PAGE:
Long live Sping Awakening
Date: 13 April 2010
At this year’s Lawrence Olivier Awards, it should have been a chance for the cast of Spring Awakening to celebrate, after all they walked away with awards for Best Sound Design, Best Supporting Performance, Best Actor and Best Musical. They must have been over the moon that this small Musical that proved a big hit on Broadway beat out competition from Mega jukebox musicals and audience friendly favourites.
Yes, it should have been a night to celebrate, the only thing is though, the winners for the best new musical barely got to grace the West End with their presence after the show closed last year after only a couple of months.
Low ticket sales and bad producing errors saw the musical based on the German play by Frank Wedekind throw in the towel at the Novello theatre after only 2 months, yet in a great twist, the show received the highest honours at the awards ceremony this year, so what could this mean for the show?
People have been wondering if the show could now reopen, maybe take to the road on tour or have a limited run somewhere, after all surely having ‘WINNER OF BEST NEW MUSICAL’ written on the marquee would help it sell right?
Sadly I think the only time we will see this teen angst musical again will be when several am/dram companies stage the show around the country. Even holding up its awards high and proud it would take a very brave producer to put up the money to mount this show again. In this case, unfortunately the awards mean nothing to the shows future. Hopefully five years down the line this might change and we see the show get the audiences it deserves, but I wouldn’t hold your breath.
Spring Awakening's closure last year must have raised some eyebrows of producers who were planning on bringing shows over from the states, shows that did very well at the Tony Awards. Ironically not long before SA died a death another Tony favourite The Drowsy Chaperone also suffered the same fate (at the same theatre).
I have to say I was very impressed that the Olivier committee gave the small show that vanished too soon the awards. I know many people thought it was a vote of sympathy for the show but I could not disagree more. Out of the category the show competed with the lacklustre Sister Act and two jukebox musicals Priscilla and Dreamboats and Petticoats. Audience friendly, they may be but creatively bankrupt.
Spring Awakening on the other hand brought something new to the table, something London had not seen in a long time. And it’s not the first Rock Opera to close early in London. In the 90s Rent managed to run for around a year and a half, a far better run than SA but compared to the 11 year run of the show on Broadway it was considered a flop, maybe London just don’t like American rock musicals.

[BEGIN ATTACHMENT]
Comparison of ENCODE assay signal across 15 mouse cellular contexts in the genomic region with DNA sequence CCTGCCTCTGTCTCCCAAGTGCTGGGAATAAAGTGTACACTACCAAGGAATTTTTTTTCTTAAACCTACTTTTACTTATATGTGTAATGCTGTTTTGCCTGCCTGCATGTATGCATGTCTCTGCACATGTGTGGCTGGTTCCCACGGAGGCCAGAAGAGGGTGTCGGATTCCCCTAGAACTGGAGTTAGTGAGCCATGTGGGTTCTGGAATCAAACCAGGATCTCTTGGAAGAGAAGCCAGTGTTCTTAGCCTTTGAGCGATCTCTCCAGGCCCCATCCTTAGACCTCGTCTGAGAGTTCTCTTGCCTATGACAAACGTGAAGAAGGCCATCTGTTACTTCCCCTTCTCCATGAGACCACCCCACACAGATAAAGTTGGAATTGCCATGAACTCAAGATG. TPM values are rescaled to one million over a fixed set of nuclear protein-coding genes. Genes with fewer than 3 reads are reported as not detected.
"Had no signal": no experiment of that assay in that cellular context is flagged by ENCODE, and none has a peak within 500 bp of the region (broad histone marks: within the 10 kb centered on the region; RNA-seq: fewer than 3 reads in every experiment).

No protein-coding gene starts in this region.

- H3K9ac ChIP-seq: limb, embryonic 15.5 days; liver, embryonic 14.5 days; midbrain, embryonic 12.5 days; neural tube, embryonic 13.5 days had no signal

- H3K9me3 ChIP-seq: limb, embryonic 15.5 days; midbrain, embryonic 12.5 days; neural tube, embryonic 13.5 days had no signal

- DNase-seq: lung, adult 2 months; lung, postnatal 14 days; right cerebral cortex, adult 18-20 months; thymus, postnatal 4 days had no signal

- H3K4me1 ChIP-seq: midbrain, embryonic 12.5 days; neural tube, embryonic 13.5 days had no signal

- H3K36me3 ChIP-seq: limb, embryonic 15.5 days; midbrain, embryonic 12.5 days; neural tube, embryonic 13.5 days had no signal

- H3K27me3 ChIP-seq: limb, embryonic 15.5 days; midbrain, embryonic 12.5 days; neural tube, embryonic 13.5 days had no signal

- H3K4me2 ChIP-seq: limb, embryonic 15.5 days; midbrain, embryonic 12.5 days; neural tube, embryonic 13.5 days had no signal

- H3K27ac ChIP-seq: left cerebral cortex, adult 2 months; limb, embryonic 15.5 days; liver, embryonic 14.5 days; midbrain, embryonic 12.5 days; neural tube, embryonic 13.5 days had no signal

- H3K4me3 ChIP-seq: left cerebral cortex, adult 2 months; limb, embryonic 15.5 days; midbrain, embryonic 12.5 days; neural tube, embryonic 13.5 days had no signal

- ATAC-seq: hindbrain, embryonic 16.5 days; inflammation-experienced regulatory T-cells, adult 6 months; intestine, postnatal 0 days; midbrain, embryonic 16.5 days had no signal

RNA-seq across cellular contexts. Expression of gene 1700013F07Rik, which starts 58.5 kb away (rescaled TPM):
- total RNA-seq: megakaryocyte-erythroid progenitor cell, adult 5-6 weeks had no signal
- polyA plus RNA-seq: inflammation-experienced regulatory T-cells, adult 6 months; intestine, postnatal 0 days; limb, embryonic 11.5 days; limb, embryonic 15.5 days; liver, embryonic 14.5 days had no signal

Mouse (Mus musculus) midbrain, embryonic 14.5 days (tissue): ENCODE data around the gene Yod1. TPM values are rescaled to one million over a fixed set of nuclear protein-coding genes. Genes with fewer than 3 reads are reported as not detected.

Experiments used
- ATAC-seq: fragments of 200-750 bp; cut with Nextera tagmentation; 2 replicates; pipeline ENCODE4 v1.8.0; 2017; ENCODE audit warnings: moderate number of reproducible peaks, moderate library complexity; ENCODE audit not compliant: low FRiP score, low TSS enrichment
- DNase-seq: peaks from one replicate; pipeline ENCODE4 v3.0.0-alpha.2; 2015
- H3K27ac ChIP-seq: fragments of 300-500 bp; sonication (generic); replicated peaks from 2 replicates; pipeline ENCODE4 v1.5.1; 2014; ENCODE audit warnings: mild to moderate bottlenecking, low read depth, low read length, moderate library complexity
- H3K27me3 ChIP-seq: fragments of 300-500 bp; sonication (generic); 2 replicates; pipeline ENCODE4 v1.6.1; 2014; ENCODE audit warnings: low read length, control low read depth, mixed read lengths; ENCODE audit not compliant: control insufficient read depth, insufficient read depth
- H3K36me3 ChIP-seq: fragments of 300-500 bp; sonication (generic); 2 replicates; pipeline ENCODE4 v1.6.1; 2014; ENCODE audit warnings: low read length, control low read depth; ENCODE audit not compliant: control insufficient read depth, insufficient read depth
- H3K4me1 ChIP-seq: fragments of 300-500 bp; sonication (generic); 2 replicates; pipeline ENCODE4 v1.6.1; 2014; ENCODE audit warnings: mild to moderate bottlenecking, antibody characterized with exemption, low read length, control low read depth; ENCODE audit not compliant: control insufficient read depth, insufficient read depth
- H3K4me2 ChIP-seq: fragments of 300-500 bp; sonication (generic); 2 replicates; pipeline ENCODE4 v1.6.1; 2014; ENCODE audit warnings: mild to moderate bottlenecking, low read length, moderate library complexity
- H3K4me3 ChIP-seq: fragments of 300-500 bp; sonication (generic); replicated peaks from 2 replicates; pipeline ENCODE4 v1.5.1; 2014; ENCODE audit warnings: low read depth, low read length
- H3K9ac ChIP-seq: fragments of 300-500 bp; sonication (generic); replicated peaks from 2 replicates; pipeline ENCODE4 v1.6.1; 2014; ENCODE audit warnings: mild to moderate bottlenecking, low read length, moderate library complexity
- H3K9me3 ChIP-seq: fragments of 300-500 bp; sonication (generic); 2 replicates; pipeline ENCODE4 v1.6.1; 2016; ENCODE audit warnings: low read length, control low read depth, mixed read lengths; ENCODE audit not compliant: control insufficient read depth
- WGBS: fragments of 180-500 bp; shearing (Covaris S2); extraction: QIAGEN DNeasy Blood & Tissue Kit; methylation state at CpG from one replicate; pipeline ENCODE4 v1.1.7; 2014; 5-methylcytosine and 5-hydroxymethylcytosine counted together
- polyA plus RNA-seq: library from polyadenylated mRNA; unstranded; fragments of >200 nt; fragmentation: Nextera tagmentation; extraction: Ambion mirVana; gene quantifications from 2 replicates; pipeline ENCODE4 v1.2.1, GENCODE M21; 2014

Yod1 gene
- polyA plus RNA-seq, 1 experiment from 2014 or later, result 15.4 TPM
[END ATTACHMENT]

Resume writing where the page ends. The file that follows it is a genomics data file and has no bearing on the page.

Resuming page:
The Oliviers however could have easily given the award to one of the other 3 shows though, after all the other 3 are still running, have touring potential and could boast that ‘WINNER OF THE BEST NEW MUSICAL’ sign in London right now, but they didn’t, the awards went with the smart choice, controversial but smart.
However this new found love for the show won’t be making producers any more confident about bringing inventive and challenging new works over. As I covered in one of my other blogs the West End seems to be going through somewhat of a lull where the big brash family friendly movies and hen night shows are thriving yet the more inventive shows are crashing and burning.
If Next to Normal, another phenomenal Broadway shows was to come over I suspect that its run would be a brief one in London, however it would walk away with all the awards, it’s just a shame that the awards don’t pay the cost to keep the shows running.
So, Spring Awakening may have vanished from London but the Lawrence Olivier awards proved it was not forgotten, so I hope when the cast enjoyed the party of the awards show they could all celebrate the fact that sometimes bigger isn’t always better and their show was the one left holding the gold.
Congrats Spring Awakening.
- Craig Hepworth
Any opinions expressed above do not represent the view of Whatsonstage.com nor any of its staff or contributors beyond the bylined author.
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